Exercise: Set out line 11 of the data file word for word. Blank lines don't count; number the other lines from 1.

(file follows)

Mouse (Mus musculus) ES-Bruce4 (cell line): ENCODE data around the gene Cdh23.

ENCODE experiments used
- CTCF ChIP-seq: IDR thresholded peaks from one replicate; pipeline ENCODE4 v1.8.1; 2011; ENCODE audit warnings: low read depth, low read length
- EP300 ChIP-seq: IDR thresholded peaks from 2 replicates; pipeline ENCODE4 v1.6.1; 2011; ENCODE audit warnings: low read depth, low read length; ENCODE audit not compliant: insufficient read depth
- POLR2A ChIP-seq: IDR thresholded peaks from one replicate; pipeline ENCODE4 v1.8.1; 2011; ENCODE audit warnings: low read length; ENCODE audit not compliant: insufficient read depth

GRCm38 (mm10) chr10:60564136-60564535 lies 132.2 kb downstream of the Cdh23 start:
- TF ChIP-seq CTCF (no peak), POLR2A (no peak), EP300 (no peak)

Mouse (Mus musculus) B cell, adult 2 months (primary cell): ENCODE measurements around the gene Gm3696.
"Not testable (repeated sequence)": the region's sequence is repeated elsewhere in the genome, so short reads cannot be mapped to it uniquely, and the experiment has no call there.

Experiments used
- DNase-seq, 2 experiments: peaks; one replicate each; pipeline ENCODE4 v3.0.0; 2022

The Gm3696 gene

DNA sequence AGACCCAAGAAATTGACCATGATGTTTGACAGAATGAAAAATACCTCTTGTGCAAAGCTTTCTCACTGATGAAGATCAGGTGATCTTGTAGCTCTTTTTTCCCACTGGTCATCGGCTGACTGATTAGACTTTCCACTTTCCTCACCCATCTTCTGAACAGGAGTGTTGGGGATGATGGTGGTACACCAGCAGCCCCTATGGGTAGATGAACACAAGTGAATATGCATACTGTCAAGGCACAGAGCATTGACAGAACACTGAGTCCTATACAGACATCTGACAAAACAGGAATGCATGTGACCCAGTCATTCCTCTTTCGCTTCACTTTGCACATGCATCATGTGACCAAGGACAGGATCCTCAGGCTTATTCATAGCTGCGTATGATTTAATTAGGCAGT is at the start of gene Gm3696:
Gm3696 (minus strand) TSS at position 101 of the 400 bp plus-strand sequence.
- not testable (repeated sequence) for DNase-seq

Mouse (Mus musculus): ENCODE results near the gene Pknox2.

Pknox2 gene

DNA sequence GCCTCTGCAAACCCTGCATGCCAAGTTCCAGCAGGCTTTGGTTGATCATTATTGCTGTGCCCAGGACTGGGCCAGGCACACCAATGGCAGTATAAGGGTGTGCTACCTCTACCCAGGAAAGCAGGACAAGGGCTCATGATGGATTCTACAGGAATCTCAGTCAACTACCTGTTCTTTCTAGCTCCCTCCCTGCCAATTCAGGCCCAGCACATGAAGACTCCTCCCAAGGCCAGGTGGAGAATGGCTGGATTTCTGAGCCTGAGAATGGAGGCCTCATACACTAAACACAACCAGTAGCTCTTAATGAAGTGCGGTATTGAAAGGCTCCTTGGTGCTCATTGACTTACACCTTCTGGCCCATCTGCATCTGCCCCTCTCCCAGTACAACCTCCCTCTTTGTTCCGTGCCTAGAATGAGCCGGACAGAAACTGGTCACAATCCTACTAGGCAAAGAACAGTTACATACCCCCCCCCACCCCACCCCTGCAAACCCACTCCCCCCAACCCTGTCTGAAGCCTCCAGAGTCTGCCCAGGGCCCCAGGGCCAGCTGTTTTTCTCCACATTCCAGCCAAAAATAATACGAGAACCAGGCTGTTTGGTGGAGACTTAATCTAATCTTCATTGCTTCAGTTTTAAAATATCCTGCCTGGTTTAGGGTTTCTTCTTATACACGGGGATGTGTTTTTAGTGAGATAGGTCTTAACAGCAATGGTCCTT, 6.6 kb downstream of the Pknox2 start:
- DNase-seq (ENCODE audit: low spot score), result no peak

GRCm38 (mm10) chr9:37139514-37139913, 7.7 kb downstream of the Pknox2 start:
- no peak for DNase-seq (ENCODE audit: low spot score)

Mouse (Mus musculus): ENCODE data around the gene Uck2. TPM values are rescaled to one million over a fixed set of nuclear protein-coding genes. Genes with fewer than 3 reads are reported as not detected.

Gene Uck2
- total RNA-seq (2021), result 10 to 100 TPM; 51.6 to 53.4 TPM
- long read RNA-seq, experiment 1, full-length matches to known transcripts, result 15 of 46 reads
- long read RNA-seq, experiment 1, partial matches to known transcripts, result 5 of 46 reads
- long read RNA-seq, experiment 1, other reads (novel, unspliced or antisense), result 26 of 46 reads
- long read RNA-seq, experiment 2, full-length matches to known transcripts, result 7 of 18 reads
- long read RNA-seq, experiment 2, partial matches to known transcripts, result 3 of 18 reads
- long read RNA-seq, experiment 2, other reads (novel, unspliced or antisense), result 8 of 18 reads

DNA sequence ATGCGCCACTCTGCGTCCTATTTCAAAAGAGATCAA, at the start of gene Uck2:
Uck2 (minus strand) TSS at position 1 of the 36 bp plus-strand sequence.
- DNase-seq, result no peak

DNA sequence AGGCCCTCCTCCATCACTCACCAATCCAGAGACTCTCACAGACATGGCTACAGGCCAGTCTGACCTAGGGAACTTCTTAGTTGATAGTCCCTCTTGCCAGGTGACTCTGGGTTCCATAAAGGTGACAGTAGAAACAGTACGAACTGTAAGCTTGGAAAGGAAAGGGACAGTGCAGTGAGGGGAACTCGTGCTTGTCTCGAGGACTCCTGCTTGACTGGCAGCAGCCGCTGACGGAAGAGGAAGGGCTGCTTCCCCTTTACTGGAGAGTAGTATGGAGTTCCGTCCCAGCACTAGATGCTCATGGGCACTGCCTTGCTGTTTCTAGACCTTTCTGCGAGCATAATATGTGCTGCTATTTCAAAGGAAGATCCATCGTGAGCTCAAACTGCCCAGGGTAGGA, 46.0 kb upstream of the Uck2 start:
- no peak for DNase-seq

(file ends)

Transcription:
- DNase-seq, 2 experiments: peaks; one replicate each; pipeline ENCODE4 v3.0.0; 2022